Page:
October 1, 2011 in Idaho

Feds, Midnite Mine operators reach deal on cleanup

By The Spokesman-Review
 
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Background and the latest updates

Helping former workers

The Spokane Tribe will receive nearly $489,000 in federal grants to help former uranium workers with occupational health screening and applications for compensation. The federal Radiation Exposure Compensation Act allows former uranium workers to collect up to $100,000 for health problems that arose from their work. The Spokane Tribe will receive the grant money over three years. Ann Dahl, the tribe’s Health and Human Services director, anticipates having the program up and running by early next year. The grant money is separate from Friday’s consent decree on the Midnite Mine cleanup.

On the Web: Find a special report, “Radioactivity on the Reservation,” with this story at spokesman.com/picture-stories/radioactivity-spokane-reservation.

 

The federal government has reached an agreement with one of the world’s largest mining companies on a $193 million cleanup of a defunct uranium mine on the Spokane Indian Reservation.

Newmont Mining Co. and its subsidiary, Dawn Mining, will pay for the majority of the restoration costs at the Midnite Mine. The U.S. Department of the Interior will contribute $42 million to future cleanup activities for failing to fulfill federal trust responsibilities to the Spokane Tribe through proper oversight of the open-pit mine.

The Midnite Mine opened in the 1950s to produce uranium for the U.S.-Soviet arms race. Although it closed 30 years ago, members of the tribe remain concerned about the Midnite Mine’s ongoing effect on their health and the environment. About 33 million tons of radioactive waste rock and ore remain at the 350-acre site above the Spokane River.

“Today signals a huge milestone in addressing what really is a blight on the landscape in the heart of the Spokane Reservation – not just from a physical standpoint but from the environmental consequences of the operations there,” said Dan Opalski, the Environmental Protection Agency’s Superfund director in Seattle.

The proposed consent decree was filed in U.S. District Court on Friday. It’s subject to a 30-day public comment period. If the court approves the decree, the agreement would end years of litigation and kick off two to three years of design work for the Midnite Mine’s cleanup. The restoration work itself would require about seven years of construction activity.

“To this day, we don’t know all the negative impacts of what that mine did to the land, the animals and the people,” Rudy Peone, a tribal council member, said in an interview last spring.

In court documents, the Spokane Tribe has stressed that the land is part of its traditional homeland. The Blue Creek drainage where the mine is located was once used for hunting, fishing and gathering traditional foods, including roots and berries. But two years ago, the federal Agency for Toxic Substances and Disease Registry cautioned tribal members against eating wild game, fish or plants gathered from the drainage, which is a tributary to the Spokane River. The foods could be contaminated with heavy metals or radiation, the ATSDR report said.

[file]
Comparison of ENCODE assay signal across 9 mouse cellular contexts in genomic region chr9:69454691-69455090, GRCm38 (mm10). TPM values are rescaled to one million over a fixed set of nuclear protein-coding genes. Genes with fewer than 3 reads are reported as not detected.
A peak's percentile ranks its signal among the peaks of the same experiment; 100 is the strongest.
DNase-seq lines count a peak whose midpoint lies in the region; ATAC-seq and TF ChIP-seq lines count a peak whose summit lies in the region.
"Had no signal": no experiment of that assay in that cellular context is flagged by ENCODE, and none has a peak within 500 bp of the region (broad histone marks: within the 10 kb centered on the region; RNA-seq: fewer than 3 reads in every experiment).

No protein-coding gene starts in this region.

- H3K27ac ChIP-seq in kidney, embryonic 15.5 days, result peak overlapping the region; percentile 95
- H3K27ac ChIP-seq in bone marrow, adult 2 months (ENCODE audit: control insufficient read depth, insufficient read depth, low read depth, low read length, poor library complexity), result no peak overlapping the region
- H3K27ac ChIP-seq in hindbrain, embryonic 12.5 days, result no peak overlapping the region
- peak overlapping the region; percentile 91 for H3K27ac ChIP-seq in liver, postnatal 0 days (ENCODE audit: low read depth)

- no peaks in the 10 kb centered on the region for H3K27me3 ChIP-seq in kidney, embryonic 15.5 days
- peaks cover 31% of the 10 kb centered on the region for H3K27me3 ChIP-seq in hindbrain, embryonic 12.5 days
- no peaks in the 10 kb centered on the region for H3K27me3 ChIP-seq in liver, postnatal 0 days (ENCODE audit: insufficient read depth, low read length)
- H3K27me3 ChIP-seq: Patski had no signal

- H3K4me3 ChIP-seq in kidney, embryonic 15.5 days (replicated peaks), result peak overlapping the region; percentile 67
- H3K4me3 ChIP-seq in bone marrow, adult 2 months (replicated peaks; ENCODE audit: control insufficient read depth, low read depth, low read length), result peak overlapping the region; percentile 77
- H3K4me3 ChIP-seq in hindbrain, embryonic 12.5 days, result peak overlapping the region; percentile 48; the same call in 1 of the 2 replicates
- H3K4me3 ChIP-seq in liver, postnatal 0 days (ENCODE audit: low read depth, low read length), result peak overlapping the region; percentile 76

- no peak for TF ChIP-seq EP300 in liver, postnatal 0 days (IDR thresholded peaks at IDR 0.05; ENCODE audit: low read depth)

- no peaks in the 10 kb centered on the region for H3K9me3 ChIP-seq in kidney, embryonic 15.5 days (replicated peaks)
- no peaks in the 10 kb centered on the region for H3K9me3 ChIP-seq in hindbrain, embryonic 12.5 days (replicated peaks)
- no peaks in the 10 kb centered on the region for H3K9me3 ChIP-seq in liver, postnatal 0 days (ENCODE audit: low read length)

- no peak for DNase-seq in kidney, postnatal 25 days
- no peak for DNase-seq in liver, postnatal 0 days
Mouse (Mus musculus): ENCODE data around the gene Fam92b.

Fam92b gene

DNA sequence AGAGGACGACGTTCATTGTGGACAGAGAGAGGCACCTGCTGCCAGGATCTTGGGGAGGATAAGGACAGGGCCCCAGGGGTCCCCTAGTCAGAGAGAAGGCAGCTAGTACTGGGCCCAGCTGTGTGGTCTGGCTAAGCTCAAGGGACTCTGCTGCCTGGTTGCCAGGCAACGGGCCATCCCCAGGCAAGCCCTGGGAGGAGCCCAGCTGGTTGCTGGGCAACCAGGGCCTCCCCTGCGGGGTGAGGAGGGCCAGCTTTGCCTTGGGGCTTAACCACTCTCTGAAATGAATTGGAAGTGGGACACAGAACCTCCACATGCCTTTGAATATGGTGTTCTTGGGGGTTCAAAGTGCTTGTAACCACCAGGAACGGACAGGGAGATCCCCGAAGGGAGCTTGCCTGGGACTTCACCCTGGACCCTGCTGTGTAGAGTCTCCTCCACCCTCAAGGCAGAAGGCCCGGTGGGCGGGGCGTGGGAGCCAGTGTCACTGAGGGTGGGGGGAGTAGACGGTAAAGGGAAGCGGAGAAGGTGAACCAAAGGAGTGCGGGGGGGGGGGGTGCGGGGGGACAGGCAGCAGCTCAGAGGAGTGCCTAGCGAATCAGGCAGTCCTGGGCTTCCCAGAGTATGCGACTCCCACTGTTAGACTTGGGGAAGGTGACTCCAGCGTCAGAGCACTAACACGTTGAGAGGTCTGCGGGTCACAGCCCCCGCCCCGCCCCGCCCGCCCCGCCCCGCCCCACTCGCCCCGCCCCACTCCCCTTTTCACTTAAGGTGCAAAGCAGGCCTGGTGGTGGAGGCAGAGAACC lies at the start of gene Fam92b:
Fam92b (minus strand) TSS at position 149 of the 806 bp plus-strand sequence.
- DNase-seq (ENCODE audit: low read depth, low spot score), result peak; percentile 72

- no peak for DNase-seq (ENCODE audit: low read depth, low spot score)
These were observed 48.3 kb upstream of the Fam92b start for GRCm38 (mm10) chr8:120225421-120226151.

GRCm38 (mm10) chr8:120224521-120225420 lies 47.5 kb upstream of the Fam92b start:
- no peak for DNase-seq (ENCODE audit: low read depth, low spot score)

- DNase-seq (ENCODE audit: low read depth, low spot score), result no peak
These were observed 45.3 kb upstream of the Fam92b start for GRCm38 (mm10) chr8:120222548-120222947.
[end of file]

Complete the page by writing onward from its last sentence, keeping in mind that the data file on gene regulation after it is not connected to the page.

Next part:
The Spokane Tribe’s government offices were closed on Friday, and officials could not be reached for comment on the cleanup agreement. An official for Dawn Mining Co. also couldn’t be reached.

The Midnite Mine dates to the Cold War era. In 1954, two members of the Spokane Tribe discovered uranium on the reservation. The federal government was offering lucrative contracts at the time to spur domestic uranium production.

Many members of the Spokane Tribe worked at the mine and a mill site in Ford, Wash. Mining ceased at the site in 1981, when uranium prices collapsed.

The mine cleanup includes filling in two deep, open pits with waste rock and providing a cover that will prevent radon gas from escaping, said Elly Hale, an EPA project manager. The caps also will prevent rain and melted snow from filtering through the radioactive waste rock, reducing the water treatment needed at the site, she said.

Another focus of the cleanup will be lowering the volume of groundwater that flows through contaminated material and eventually ends up in the Spokane River, Hale said. However, some level of perpetual water treatment will be required at the mine, she said.

At the end of the cleanup, an 8-foot fence around the Midnite Mine site will be taken down. Hale said radiation exposure from being on the site should be no different than low, natural background levels found elsewhere on the reservation.

If the cleanup work exceeds the $193 million estimate, Newmont and Dawn will be required to pay for the additional costs. The companies are required to post $151 million in performance bonds to ensure the cleanup would continue even if they defaulted on the work.

Deb Abrahamson, founder of the SHAWL Society, is a tribal activist who has spent years advocating for the Midnite Mine’s cleanup. Securing money for the cleanup is a major milestone, she said recently: “The company is owning their mess.”

Ensuring that the work is done properly, in a way that protects the cleanup workers’ health and creates a site that’s safe for people and wildlife, is the next priority, she said. Many of the tribal members who worked at the Midnite Mine and mill site in its early years didn’t have proper safety equipment or training, which exposed them to heavy metals and radiation, she said.

With unemployment at 55 percent for tribal members living on the reservation, people are eager for the cleanup jobs. This time around, workers should know the risks and how to protect themselves, she said.

“How the cleanup will occur is important,” Abrahamson said. Or, “we’re going to have another generation facing occupational exposure to toxins.”

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